A new motion making its way through City Council could see Torontonians legally sipping wine at a Toronto park or beach.
The motion, brought forward by Councillor Josh Matlow, requests the approval of a city-wide pilot project that would allow the consumption of alcohol under 15% at the city’s parks and beaches that have bathroom facilities. The pilot project, if approved, would run from 11 am to 9 pm from May 21, 2021, to October 31, 2021.
In recent weeks, Matlow has made a push for allowing drinking alcohol in the city’s parks, saying that it provides a safer gathering option for many Toronto residents.
“Some residents will choose to enjoy a drink with loved ones in their backyards or on their balconies,” Matlow wrote in the motion. “However, what about Torontonians that can’t afford a drink in a bar or don’t have an outdoor space in their homes? These residents should not be left with unsafe options such as gathering indoors or, like many over the past year, choosing to drink illegally in parks.”
If passed, Toronto would join other major cities around the world, including Montreal, London, Paris, and Sydney in allowing residents to drink in parks. Last year, Vancouver approved drinking in nine of its parks and plans to add even more this year.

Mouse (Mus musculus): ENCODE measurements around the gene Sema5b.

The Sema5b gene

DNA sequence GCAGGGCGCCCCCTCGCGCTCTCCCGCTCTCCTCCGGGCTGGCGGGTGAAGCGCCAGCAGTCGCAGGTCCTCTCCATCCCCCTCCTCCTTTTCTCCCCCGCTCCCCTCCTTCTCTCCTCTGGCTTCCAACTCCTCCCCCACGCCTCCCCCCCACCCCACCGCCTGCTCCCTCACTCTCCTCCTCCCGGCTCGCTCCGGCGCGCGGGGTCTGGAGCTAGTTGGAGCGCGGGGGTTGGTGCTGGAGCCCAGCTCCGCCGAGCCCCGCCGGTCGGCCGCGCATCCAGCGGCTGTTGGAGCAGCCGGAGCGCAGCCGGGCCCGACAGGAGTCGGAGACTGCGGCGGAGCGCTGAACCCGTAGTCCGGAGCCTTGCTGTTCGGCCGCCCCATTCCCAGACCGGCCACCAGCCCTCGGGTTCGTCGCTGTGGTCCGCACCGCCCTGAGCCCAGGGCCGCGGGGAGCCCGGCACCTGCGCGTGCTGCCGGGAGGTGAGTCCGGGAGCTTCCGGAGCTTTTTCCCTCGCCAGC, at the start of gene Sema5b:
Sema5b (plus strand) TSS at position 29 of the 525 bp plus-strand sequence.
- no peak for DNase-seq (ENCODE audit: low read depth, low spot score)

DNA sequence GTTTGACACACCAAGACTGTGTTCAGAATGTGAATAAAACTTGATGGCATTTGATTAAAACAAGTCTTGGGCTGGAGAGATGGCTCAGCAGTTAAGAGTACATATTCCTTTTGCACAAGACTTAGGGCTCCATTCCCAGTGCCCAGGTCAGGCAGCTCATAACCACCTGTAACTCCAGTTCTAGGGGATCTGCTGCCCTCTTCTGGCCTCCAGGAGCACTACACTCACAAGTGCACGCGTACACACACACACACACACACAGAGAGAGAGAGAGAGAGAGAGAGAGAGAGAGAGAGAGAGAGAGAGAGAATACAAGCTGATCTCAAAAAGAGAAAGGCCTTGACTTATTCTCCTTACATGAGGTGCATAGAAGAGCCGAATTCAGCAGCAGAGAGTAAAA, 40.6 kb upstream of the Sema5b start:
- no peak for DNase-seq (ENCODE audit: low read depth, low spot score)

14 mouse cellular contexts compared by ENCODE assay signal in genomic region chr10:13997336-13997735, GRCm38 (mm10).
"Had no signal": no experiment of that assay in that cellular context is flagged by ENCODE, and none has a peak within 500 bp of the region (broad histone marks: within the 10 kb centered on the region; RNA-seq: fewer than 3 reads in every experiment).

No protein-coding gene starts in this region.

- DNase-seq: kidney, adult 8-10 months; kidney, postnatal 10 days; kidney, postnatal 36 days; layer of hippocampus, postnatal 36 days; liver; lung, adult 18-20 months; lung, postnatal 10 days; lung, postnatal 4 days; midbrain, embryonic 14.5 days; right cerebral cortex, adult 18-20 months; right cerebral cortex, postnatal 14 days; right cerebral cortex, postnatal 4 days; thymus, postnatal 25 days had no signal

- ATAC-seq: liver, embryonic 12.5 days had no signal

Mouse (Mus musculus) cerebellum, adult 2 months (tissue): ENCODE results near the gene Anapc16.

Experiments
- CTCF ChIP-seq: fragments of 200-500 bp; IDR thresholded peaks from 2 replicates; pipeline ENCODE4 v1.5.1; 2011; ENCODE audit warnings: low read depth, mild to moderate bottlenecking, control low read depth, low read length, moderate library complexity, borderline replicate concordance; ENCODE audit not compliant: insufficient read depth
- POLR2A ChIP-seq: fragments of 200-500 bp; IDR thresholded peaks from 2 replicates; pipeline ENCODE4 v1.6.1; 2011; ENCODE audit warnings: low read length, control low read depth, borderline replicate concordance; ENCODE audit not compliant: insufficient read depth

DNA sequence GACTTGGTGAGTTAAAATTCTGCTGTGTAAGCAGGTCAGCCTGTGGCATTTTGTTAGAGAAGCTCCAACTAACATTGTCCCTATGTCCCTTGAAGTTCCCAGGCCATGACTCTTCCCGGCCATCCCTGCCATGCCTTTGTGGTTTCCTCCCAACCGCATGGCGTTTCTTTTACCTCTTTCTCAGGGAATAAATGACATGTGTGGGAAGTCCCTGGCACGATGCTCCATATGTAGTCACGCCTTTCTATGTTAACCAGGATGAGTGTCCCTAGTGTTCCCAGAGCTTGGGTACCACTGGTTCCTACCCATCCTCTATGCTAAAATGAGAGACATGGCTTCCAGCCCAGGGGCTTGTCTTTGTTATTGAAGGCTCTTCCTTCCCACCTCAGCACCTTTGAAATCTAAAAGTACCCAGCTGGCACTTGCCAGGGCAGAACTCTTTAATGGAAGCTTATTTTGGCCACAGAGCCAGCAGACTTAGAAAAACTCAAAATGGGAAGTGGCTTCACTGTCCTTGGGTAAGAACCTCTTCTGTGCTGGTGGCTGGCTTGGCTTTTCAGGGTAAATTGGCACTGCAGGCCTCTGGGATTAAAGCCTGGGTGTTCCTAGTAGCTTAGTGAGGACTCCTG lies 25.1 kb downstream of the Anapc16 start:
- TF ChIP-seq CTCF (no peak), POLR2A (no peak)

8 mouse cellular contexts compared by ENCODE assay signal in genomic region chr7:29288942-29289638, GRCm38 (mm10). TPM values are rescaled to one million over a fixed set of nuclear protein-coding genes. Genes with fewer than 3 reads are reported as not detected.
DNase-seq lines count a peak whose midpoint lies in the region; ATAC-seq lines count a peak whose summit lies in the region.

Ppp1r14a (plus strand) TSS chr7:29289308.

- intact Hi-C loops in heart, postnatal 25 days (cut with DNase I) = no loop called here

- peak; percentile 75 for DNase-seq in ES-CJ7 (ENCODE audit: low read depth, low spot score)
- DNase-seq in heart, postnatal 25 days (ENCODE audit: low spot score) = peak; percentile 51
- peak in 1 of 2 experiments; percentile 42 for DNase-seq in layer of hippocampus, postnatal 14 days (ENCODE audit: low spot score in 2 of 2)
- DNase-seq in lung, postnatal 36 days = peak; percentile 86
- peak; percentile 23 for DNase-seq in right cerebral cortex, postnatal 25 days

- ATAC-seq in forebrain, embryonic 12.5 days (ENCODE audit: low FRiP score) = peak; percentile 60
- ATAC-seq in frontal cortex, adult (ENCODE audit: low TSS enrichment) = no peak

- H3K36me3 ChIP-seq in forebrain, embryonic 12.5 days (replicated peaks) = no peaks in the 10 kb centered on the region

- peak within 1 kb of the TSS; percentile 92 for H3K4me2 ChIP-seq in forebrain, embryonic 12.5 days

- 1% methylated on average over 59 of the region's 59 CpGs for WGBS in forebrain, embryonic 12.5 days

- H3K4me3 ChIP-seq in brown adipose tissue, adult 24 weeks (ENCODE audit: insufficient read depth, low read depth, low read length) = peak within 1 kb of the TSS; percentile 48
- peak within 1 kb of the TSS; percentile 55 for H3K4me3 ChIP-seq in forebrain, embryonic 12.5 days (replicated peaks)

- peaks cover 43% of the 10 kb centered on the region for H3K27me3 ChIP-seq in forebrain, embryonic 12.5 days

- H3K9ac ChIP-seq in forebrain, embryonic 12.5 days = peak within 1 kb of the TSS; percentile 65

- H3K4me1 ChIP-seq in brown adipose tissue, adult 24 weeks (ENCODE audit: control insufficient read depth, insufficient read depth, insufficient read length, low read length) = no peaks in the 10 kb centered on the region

According to Matlow, allowing drinking in parks would free up resources spent ticketing the people who were drinking there anyway and it would allow enforcement to be focused on problem behaviours such as littering, excessive noise, and public urination. There is also the possibility that eliminating this ticketing opportunity will reduce disproportionate enforcement against people of colour.
“I personally know someone who was approached by by-law officers while drinking a beer with another person in a park,” Matlow wrote. “He was able to talk himself out of a ticket and was just given a warning. He then noticed two groups of people doing the exact same thing given tickets by the same officer. My friend is white and the people receiving tickets were Black.”
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Although Toronto does not have race-based data on tickets given for drinking in public, Matlow points to New York City where 1,250 tickets were issued for drinking in public in 2020 and data showed 48% went to Black individuals, 43% went to Hispanic individuals, and just 7% went to white individuals.
City Council’s Economic and Community Development Committee will be voting on the motion during their Tuesday meeting. If it passes, it will move on to City Council to be voted on again.